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I have multiple threads reading same int variable. and one thread is writing the value.

I don't care about the race condition.

only my concern is writing and reading int value at same time is memory safe ?

and it will not result in any application crash .

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possible duplicate of Are C++ Reads and Writes of an int atomic –  Sjoerd Sep 28 '11 at 17:13
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3 Answers

up vote 4 down vote accepted

Yes, that should be all right. The only way I can envision that crashing is if one of the threads deallocates the memory backing that integer. For best results I would also make sure the integers are aligned at sizeof(int) boundaries. (Some CPUs cannot access integers at all without this alignment. Others provide weaker guarantees of atomicity for unaligned access.)

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make sure the integers are aligned at sizeof(int) can you please provide more info about that how can I do that ? –  Vivek Goel Sep 28 '11 at 17:43
    
@VivekGoel In most cases your compiler will do it for you. But there are compiler specific ways to accomplish this, i.e. __attribute__((aligned(4))) for GCC. –  asveikau Sep 28 '11 at 17:47
    
@VivekGoel - You can also do things to check this at runtime, i.e. ((uintptr_t)&x) % sizeof(int) should be zero. (And you can maybe even add an assert for that.) –  asveikau Sep 28 '11 at 17:58
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@asveikau more portable for gcc should be __attribute__ ((aligned (__BIGGEST_ALIGNMENT__))) –  user411313 Sep 28 '11 at 18:21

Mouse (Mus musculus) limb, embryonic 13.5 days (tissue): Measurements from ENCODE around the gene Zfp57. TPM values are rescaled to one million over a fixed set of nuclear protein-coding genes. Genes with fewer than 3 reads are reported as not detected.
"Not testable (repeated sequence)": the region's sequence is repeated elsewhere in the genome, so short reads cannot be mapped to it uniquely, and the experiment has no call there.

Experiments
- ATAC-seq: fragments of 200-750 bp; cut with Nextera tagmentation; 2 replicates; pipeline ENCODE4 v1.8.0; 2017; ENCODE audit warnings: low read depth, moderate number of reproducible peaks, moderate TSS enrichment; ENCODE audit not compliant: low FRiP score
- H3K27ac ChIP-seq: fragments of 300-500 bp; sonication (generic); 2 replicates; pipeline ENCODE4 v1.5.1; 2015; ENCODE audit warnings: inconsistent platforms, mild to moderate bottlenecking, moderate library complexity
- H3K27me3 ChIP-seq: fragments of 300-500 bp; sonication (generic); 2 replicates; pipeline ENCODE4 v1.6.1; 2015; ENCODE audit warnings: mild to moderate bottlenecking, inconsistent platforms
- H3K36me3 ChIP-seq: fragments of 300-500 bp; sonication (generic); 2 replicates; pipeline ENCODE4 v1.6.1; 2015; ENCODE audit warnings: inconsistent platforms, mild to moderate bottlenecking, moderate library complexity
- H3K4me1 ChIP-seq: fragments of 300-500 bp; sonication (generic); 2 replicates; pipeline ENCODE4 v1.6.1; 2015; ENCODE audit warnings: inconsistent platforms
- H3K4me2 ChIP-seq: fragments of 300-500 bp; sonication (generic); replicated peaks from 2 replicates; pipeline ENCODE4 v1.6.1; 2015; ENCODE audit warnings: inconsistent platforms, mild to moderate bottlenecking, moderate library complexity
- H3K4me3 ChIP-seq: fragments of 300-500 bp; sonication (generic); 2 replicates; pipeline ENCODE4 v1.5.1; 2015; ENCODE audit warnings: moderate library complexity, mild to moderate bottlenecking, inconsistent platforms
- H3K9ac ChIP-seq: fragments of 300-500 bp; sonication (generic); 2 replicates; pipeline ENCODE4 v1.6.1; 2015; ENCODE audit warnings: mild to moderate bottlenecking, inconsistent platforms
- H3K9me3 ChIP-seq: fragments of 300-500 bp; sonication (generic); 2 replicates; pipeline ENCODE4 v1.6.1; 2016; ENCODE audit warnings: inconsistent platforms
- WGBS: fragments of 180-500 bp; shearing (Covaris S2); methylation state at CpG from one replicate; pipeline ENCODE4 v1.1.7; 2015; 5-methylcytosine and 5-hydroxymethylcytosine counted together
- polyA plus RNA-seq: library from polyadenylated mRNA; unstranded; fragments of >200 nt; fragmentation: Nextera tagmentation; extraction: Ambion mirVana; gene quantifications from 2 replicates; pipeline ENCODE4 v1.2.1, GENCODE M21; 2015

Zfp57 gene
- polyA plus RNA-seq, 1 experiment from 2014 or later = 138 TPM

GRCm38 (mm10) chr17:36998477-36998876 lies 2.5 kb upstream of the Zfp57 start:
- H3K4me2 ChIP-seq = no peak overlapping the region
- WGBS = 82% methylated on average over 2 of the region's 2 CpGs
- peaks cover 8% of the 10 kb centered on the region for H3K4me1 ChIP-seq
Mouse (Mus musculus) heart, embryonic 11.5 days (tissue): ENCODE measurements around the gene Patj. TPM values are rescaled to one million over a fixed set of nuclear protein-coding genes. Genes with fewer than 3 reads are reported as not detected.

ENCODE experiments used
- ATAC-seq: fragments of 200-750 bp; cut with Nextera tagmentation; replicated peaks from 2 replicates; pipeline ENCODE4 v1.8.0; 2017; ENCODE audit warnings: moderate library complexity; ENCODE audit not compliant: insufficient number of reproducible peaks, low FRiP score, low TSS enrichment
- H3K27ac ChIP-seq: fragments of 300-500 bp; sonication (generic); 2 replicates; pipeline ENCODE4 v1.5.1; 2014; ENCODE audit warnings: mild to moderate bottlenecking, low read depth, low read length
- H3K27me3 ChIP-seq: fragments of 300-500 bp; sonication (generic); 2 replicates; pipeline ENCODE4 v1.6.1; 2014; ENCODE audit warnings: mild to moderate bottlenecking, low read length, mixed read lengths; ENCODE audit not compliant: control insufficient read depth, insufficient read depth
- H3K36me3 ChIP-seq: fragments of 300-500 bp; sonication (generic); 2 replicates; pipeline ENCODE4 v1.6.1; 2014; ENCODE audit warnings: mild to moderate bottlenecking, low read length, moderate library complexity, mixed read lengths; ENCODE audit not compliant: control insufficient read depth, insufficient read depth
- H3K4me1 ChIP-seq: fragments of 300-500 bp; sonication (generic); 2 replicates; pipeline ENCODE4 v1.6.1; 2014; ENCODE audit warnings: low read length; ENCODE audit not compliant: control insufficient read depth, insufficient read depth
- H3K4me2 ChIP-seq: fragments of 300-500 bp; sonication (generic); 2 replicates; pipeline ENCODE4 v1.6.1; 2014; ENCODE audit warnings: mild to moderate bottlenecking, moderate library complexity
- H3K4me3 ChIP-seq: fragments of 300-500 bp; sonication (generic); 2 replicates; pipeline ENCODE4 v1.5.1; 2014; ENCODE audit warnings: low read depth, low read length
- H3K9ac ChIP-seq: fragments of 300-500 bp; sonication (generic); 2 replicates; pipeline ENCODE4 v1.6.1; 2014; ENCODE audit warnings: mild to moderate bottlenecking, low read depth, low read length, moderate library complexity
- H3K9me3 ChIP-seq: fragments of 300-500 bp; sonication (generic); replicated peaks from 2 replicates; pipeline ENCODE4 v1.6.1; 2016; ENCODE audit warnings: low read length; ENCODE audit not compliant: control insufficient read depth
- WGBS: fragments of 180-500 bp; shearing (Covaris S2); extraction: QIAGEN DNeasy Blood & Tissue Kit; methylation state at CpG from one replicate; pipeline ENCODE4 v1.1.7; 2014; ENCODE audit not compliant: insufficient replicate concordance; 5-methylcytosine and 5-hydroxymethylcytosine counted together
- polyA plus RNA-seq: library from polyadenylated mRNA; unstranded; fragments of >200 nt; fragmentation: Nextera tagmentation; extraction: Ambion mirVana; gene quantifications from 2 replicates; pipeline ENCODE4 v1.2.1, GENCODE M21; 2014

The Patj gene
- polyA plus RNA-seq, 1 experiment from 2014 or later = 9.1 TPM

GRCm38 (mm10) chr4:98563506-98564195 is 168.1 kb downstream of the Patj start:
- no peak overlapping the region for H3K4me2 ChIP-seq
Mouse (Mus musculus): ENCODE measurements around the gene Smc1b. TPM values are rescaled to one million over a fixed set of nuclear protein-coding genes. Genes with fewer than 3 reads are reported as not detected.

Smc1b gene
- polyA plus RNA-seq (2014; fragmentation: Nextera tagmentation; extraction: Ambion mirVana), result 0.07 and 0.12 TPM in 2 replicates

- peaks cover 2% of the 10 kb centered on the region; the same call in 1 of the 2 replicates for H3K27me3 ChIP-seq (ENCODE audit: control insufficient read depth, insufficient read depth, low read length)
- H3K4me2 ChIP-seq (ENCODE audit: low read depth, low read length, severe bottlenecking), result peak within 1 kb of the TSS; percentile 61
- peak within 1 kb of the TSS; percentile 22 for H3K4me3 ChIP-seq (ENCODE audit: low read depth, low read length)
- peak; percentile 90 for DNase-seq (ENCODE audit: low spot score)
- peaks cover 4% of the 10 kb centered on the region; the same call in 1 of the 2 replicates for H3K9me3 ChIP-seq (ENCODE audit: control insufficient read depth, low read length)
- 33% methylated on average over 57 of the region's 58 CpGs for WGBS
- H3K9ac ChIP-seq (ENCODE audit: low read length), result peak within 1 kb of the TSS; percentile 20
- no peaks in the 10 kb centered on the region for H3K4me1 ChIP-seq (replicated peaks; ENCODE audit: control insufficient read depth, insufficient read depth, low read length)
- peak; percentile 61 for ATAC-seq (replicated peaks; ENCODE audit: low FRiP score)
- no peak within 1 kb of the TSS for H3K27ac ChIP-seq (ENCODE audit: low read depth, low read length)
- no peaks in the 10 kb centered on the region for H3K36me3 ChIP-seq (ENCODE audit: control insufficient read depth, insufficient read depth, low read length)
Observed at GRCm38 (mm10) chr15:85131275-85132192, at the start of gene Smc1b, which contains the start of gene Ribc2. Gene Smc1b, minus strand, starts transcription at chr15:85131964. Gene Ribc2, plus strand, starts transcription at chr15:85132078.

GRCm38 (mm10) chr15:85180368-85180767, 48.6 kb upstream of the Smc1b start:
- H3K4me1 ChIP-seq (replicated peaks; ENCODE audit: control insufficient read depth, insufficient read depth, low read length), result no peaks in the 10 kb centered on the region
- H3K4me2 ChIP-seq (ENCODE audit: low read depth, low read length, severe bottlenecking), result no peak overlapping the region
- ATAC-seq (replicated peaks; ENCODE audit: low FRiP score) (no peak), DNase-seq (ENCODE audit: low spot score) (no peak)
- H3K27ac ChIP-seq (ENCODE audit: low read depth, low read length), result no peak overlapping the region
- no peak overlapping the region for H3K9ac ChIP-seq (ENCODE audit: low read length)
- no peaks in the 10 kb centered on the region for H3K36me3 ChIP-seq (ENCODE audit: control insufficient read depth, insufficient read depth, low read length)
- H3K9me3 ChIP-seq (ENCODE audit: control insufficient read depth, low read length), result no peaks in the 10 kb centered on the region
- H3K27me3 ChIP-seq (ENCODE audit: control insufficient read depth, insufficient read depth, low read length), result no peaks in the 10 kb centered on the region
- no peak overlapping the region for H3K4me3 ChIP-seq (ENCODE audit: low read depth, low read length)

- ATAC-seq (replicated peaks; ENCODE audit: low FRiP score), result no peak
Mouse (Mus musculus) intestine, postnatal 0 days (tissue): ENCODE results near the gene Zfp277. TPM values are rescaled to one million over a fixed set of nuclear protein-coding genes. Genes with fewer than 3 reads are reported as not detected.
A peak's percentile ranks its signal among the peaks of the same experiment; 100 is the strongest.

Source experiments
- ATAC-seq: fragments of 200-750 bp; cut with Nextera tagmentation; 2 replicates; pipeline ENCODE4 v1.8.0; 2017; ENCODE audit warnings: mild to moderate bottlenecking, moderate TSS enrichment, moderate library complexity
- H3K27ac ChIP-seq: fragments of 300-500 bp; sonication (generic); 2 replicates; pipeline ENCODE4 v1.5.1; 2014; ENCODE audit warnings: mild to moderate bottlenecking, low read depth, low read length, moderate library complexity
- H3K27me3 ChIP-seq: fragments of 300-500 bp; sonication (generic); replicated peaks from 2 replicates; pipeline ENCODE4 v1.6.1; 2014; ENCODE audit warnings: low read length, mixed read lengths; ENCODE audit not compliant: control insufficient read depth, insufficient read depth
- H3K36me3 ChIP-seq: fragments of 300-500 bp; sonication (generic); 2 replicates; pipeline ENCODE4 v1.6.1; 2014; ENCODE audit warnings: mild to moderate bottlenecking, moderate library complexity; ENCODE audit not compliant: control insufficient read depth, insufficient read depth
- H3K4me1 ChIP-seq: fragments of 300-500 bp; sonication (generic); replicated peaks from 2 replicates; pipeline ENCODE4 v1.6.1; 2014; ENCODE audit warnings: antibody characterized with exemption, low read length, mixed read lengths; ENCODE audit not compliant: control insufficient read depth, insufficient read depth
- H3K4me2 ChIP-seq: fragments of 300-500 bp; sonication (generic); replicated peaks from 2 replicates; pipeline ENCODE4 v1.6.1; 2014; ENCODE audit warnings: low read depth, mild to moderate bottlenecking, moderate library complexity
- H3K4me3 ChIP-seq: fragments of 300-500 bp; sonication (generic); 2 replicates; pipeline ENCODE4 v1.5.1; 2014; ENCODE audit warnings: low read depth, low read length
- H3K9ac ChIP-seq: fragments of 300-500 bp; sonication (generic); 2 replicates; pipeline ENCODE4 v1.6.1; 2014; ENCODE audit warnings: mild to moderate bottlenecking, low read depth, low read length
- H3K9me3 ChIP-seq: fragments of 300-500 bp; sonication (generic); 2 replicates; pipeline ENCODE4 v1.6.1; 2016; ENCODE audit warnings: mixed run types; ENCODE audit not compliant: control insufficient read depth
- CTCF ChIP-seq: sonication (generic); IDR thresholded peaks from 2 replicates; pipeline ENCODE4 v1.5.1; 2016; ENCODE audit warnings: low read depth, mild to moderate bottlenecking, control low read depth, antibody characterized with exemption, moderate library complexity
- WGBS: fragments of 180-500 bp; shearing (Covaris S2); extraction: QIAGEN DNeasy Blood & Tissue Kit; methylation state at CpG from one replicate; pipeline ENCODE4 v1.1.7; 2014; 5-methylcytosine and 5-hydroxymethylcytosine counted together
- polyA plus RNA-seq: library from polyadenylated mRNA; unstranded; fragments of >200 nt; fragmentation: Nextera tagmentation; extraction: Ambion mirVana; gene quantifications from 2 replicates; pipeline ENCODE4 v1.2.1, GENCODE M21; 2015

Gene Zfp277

@user411313 +1. I only wrote 4 there as an example. –  asveikau Sep 28 '11 at 19:32
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Yes, on x86 and x86-64, as long as the value you're reading is aligned properly. 32-bit ints, they need to be aligned on a 4-byte boundary in order for access to be atomic when reading or writing, which will almost always be the case unless you go out of your way to create unaligned ints (say, by using a packed structure or by doing casting/pointer arithmetic with byte buffers).

You probably also want to declare your variable as volatile so that the compiler will generate code that will re-fetch the variable from memory every time it's accessed. That will prevent it from making optimizations such as caching it in a register when it might be altered by another thread.

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+1 for volatile and actually mentioning the alignment modulus –  sehe Sep 28 '11 at 18:21
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On all Linux platforms that I know of, reads and writes of aligned int's are atomic and safe. You will never read a value that wasn't written (no word tearing). You will never cause a fault or crash.

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I think this kind of broad claims really need a reference. Also, precisely what does aligned mean in this context? –  sehe Sep 28 '11 at 18:20
    
If someone doesn't know what an aligned integer is, they have no business writing multi-threaded programs. –  David Schwartz Sep 28 '11 at 18:26
    
oh real charming. Also, way over-generalized. Well, you don't need to bother, of course. There are other answers on SO that shed more light. –  sehe Sep 28 '11 at 18:29
    
Code can get stale values for the variable. For example if it is coming from Registers (because of code optimization). –  Shamit Verma Sep 29 '11 at 14:54
    
@Shamit: That's correct. The OP said he didn't care about that race condition. –  David Schwartz Sep 29 '11 at 15:20
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